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March Is National Nutrition Month

By Margaret Martin, RD, MS, LDN, CDCES March 10, 2022Nutrition Education Services Center Blog, Uncategorized

March is National Nutrition Month® which is sponsored by the Academy of Nutrition and Dietetics. It is an annual campaign to motivate people to make healthy food choices and adopt healthy lifestyle habits. People of all ages and levels of health are invited to dig into strategies for eating more nutritious and tasty foods. Learning about new dishes and flavors is especially important for people with cancer who may be less excited about eating and trying new foods.

Did you know that your tastes can change over the years? The foods you liked as a child can change and evolve  over time. Your likes and dislikes about food are shaped by many factors, such as your memories of sharing food with others, encounters with certain foods, religious restrictions, medications, health, perceived health benefits of the food, and how many times you try the food. Avoid getting into a rut with food by eating the same foods each week without variety. A monotonous food intake may cause food fatigue and limit your nutritional health. It is smart to try new flavors and recipes for better nutrient intake and immune support. Here are some strategies:

  • Turn up your variety. Have foods from all the food groups each week, including fruits, vegetables, grains, dairy, lean protein, and healthy vegetable fats. If you dislike foods in one group, try serving food from that group along with a dish you really like. For example, have a side of veggies with your favorite potato dish; include a fruit cup with your go-to sandwich; or add fish with your favorite stir-fry. The good feelings you have for a favored food can be transferred to a new food or a food you did not like in the past.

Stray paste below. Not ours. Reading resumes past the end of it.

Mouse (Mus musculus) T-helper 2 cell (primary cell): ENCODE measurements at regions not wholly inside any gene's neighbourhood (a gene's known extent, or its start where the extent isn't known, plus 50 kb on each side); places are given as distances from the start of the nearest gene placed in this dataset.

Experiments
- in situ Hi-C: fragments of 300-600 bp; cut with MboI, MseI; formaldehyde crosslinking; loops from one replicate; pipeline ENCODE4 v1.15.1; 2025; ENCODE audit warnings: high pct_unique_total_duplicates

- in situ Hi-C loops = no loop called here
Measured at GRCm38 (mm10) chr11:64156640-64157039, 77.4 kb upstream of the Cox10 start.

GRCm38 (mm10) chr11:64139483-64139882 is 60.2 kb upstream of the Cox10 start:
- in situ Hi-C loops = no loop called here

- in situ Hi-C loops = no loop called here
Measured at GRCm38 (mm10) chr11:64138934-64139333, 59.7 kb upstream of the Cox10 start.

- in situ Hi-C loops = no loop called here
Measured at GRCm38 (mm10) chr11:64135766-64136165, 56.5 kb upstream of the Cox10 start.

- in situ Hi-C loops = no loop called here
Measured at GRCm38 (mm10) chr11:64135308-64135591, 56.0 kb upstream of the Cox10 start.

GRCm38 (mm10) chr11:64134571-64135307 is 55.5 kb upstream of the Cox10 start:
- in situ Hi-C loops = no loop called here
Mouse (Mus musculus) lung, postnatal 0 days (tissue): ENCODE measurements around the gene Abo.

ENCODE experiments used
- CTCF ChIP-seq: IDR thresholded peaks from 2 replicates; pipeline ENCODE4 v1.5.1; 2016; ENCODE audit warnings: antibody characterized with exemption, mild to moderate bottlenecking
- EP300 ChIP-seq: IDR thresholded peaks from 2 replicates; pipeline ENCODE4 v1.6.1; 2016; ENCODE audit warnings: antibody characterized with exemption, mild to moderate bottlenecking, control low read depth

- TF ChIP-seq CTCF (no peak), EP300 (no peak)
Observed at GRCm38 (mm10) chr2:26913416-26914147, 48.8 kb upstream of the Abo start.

• Share traditional foods with friends or family. Explore foods and flavors from another culture. There are many food traditions and dishes you can explore such as Vietnamese pho (noodle soup), Indian biryani (mixed rice), Mexican tamales, or West African peanut stew. America is a blend of many cultures and food traditions. When you eat a new food with a friend or they prepare a traditional dish from their culture for you, the pleasant atmosphere can improve the likelihood that you will enjoy the new flavors.
  • Keep trying new flavors. Plan to try a new recipe each week. Don’t be turned off by the food the first time you taste it. Depending on your age, it may take multiple times (3 to 15+) times of tasting a new food or spice to make it taste good to you.
  • Imagine the healthy properties of foods as you branch out of your taste comfort zone. Many flavorful foods provide immune support and satisfying feelings when you eat them. Focus on those good food benefits for health and strength, especially if you are in treatment.

See our Meal & Recipes resources for more tips to eat diverse and flavorful foods each month.

Learn more about National Nutrition Month® and find lots of information about healthy eating at



Nutrition Handbook

Meals and Recipes

Food Labels: What Do They Really Mean?

World Cuisine

Margaret Martin, RD, MS, LDN, CDCES

Author Margaret Martin, RD, MS, LDN, CDCES

Nutrition Educator Margaret Martin is a Licensed Dietitian and Nutritionist in the State of Tennessee as well as a Certified Diabetes Educator. Margaret graduated from the University of Alabama with a Bachelor of Science in Dietetics and received her Master’s Degree in Nutrition Science & Public Health from the University of Tennessee. With more than 10 years of experience in Clinical Nutrition, Margaret has also worked in the insurance industry with WellPoint Inc. and Blue Cross Blue Shield providing telephonic nutrition consultations, service assistance, and web-based nutrition education. In her free time Margaret volunteers with the American Lung Association’s annual “Lung Force Walk" in Middle Tennessee. She belongs to the Oncology Nutrition & Diabetes Care and Education Dietetic Practice Groups of the Academy of Nutrition and Dietetics.

More posts by Margaret Martin, RD, MS, LDN, CDCES

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